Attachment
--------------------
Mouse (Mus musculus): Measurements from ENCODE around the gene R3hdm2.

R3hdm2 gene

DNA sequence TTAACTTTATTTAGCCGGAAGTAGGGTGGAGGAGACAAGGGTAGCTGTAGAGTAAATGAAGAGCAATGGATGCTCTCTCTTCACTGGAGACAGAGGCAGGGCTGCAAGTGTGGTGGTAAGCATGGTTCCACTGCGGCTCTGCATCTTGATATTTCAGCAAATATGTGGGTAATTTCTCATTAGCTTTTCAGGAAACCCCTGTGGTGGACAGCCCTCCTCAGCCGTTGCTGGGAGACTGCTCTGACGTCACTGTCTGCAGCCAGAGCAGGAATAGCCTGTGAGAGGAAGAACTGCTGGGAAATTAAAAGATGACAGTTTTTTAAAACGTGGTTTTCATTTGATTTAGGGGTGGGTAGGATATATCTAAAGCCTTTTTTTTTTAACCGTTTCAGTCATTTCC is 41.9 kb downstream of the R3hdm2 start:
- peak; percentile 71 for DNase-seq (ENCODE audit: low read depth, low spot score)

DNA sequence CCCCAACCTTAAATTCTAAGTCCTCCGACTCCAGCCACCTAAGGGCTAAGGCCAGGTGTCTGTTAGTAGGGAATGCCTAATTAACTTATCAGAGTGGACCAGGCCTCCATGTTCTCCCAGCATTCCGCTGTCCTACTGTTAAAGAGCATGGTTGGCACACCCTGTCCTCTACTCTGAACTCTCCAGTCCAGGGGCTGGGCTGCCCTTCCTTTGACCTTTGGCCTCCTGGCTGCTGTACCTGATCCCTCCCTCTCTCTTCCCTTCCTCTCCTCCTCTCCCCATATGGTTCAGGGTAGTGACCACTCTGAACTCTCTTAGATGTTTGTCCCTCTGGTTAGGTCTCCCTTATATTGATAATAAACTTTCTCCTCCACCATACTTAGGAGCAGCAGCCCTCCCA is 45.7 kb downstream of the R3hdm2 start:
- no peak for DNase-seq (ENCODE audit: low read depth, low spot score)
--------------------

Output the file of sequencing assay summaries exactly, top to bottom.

Mouse (Mus musculus): Measurements from ENCODE around the gene R3hdm2.

R3hdm2 gene

DNA sequence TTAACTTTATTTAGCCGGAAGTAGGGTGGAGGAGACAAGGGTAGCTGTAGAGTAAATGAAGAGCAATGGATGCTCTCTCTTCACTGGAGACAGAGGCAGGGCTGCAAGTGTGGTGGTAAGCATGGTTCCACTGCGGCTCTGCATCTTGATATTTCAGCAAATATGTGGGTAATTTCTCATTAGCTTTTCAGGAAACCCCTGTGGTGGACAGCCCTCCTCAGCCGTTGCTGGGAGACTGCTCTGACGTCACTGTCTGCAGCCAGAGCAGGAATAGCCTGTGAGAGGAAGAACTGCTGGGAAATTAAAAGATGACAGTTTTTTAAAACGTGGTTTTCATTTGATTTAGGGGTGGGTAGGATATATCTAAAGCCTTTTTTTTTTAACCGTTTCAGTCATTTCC is 41.9 kb downstream of the R3hdm2 start:
- peak; percentile 71 for DNase-seq (ENCODE audit: low read depth, low spot score)

DNA sequence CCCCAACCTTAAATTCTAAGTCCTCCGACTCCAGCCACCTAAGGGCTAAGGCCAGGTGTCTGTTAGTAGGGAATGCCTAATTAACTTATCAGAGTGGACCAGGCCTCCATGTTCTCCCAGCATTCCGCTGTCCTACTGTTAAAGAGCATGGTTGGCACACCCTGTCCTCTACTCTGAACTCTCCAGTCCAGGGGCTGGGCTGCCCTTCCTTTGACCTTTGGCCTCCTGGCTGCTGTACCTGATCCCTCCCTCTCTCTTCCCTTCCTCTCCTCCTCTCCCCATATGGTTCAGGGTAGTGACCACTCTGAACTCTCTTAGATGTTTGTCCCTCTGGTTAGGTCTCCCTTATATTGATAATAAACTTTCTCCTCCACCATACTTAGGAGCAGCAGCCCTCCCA is 45.7 kb downstream of the R3hdm2 start:
- no peak for DNase-seq (ENCODE audit: low read depth, low spot score)